The criminal justice system in the U.S. isn’t broken; it’s functioning as intended.
That was a key assertion during a February 9 webinar hosted by the Equal Justice USA Evangelical Network as part of the Christian Community Development Association’s “Locked in Solidarity” national awareness and action week on mass incarceration (February 5-12).
“Journey to Justice — Advocacy that Moves Beyond the Criminal Legal System and Builds What We Need” featured Jamila Hodge, executive director of Equal Justice USA, and Sam Heath, manager of the EJUSA Evangelical Network.
“In so many communities in America — often Black or Brown communities that lack adequate resources — violence has become an epidemic,” said Hodge, who is a former federal prosecutor.
“How can the church assume its rightful place in caring for those who are marginalized and build a culture where our response to violence and harm centers healing and love, rather than punishment, police and prisons?” she asked.
The webinar aimed to “explore how churches can help influence a shift of public resources toward innovative, community-based responses to violence that are proving they can build safer and healthier communities.”
Heath said they hoped to demonstrate what it looks like “to equip Christians and churches to engage mass incarceration, to respond to it [and] to end it,” with both presenters sharing personal stories of their journey to justice with participants.
When considering a position in the prosecutor’s office, Hodge expressed surprise at the mere suggestion by a mentor that she apply. Having grown up in Detroit, she thought that “police, the [legal] system was something to be afraid of, something to be careful around.”
Initially, she thought the system just needed “the right people” to fix it, but after 12 years of working in several positions, Hodges realized that it was working as intended.
Heath, a former history teacher, said that he came to this work through teaching but also after one of his best friends was arrested and sentenced to 13 years in prison. Heath journeyed with him during and after his incarceration.
“It was my first time in prisons and seeing what they are. I no longer say the system is broken. I think the system, punishment, police and prison, all of that, I think it is constructed with intentionality and that it is effective at doing what it wants to do to whom it wants to do it to for the benefit of those that it wants to benefit,” Heath said.
The webinar continued with Hodge providing an inside look into the criminal justice system, evaluating the role that power plays for prosecuting attorneys, and deconstructing a position that serves the people but represents the state. She revealed that there are presently few options other than punishment for those convicted of a crime.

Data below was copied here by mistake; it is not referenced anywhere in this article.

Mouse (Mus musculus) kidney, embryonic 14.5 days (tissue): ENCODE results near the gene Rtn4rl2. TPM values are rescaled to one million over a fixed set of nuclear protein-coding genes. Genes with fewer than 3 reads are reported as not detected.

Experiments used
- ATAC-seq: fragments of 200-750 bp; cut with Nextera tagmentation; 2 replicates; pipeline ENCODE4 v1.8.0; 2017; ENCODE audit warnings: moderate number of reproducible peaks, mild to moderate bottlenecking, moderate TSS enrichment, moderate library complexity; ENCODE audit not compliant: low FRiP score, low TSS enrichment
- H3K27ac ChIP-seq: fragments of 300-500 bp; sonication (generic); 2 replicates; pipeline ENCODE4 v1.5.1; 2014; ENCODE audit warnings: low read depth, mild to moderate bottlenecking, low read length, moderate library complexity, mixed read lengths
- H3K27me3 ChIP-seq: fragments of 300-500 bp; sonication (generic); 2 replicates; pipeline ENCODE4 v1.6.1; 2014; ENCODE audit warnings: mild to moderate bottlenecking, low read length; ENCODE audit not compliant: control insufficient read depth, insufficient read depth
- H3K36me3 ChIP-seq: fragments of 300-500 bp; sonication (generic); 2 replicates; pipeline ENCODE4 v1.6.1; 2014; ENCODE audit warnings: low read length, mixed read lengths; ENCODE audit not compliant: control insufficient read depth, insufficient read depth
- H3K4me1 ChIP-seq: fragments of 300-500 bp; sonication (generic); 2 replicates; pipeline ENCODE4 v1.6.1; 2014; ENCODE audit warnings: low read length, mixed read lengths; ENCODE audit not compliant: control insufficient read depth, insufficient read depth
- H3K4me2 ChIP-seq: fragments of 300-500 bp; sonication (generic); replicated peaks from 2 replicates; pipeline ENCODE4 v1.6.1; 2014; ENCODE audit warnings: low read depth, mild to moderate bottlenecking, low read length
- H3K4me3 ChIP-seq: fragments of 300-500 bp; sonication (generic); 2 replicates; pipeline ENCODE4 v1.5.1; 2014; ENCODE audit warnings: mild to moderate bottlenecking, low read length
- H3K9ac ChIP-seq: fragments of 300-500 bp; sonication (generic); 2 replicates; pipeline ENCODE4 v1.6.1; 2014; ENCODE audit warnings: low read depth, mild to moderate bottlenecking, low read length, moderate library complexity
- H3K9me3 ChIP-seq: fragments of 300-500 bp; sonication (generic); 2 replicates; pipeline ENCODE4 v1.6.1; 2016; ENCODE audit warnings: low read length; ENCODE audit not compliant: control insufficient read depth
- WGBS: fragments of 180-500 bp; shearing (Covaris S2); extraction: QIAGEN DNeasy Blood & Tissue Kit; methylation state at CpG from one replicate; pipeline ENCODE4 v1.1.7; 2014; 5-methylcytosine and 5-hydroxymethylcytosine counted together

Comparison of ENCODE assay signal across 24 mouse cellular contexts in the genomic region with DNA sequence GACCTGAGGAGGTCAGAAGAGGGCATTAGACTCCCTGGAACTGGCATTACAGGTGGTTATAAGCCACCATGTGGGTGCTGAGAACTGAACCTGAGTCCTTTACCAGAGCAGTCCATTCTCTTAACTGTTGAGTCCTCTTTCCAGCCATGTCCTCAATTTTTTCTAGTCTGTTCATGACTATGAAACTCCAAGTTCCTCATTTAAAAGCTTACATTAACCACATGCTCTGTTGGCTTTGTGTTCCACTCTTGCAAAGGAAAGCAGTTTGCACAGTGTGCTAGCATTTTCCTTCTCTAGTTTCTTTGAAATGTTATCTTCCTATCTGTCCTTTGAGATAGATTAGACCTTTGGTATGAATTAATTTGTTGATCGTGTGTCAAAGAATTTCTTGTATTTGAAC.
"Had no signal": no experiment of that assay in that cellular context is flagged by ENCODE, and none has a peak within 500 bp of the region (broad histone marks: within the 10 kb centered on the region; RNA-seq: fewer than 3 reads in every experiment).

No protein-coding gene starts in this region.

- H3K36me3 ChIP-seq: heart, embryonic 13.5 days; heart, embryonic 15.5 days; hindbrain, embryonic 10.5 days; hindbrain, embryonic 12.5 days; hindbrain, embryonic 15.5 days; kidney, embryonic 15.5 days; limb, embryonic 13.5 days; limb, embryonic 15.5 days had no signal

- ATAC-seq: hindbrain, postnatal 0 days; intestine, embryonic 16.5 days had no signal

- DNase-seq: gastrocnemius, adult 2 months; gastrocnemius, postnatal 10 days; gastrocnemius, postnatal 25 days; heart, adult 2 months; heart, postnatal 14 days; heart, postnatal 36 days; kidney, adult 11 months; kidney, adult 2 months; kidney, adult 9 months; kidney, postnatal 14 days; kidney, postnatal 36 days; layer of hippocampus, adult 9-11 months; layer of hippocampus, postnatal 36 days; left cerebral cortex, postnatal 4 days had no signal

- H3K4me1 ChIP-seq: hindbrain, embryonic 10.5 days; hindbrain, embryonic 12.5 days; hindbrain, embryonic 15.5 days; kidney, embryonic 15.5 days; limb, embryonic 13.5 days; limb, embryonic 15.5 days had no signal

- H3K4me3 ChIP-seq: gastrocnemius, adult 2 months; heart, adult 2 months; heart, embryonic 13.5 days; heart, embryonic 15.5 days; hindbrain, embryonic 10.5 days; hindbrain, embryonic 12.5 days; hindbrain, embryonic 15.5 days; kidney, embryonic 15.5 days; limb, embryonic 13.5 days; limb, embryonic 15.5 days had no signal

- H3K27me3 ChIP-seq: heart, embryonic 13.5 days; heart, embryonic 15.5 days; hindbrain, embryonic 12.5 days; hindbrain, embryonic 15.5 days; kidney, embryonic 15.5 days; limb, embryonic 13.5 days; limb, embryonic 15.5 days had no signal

Hodge highlighted the present size of the criminal justice system, the number of persons who are currently incarcerated and the budget for policing when compared to other countries. A part of the legacy of slavery in America, Hodge said that there is a direct historical connection to the criminal justice system and policing, which began as slave patrols.
Hodge provided additional resources and advocacy tools for participants, including End the Exception, which highlights that slavery is abolished except as punishment for crime.
“Those things don’t go away. And if we understand that history, then it actually isn’t surprising when we see the racial disparities that exist,” Hodge said.
“The system is set up intentionally to be adversarial and it leaves out the survivor or the victim to really have a voice or a role,” Heath said. “Healing being the goal is what I saw wasn’t possible through my friend.”
After making the case for a system that they argue is ill-equipped to bring justice, Hodge advocated for an end to the death penalty and for humane treatment of prisoners, who are dehumanized through isolation, deprivation of community and loss of their name in exchange for an inmate number. All are reflective of the country’s history of slavery, she said.
Hodge offered ways to advocate as an expression of faith and said, “It should be a part of our ministry to challenge these systems that are making it harder for those who are marginalized and oppressed.”
“And what’s being done, whether its executions or the system as a whole, is being done in our name. This system was continuing that in my name, supposedly on my half. That’s where that advocacy piece came,” Heath added.
Heath and Hodge invited participants to advocate by “walking with and beside” those in the prison system, to reform it by training “system actors” and electing persons who are more aligned with the community’s values, and to consider transforming it by “imagining beyond what exists.”
Hodge believes that this will require a new narrative when talking about violence and harm. What is needed is an elevated and resourced community-based response that centers the drivers rather than more police force and stiffer penalties, she said.
Hodge and Heath are locked in solidarity with the mass incarcerated. The webinar concluded with Q&A and an invitation to join them as they equip others who feel compelled to move beyond the criminal legal system and build what is needed.
A recording of the webinar is available here.
Director of The Raceless Gospel Initiative, associate editor, and host of the Good Faith Media podcast “The Raceless Gospel.”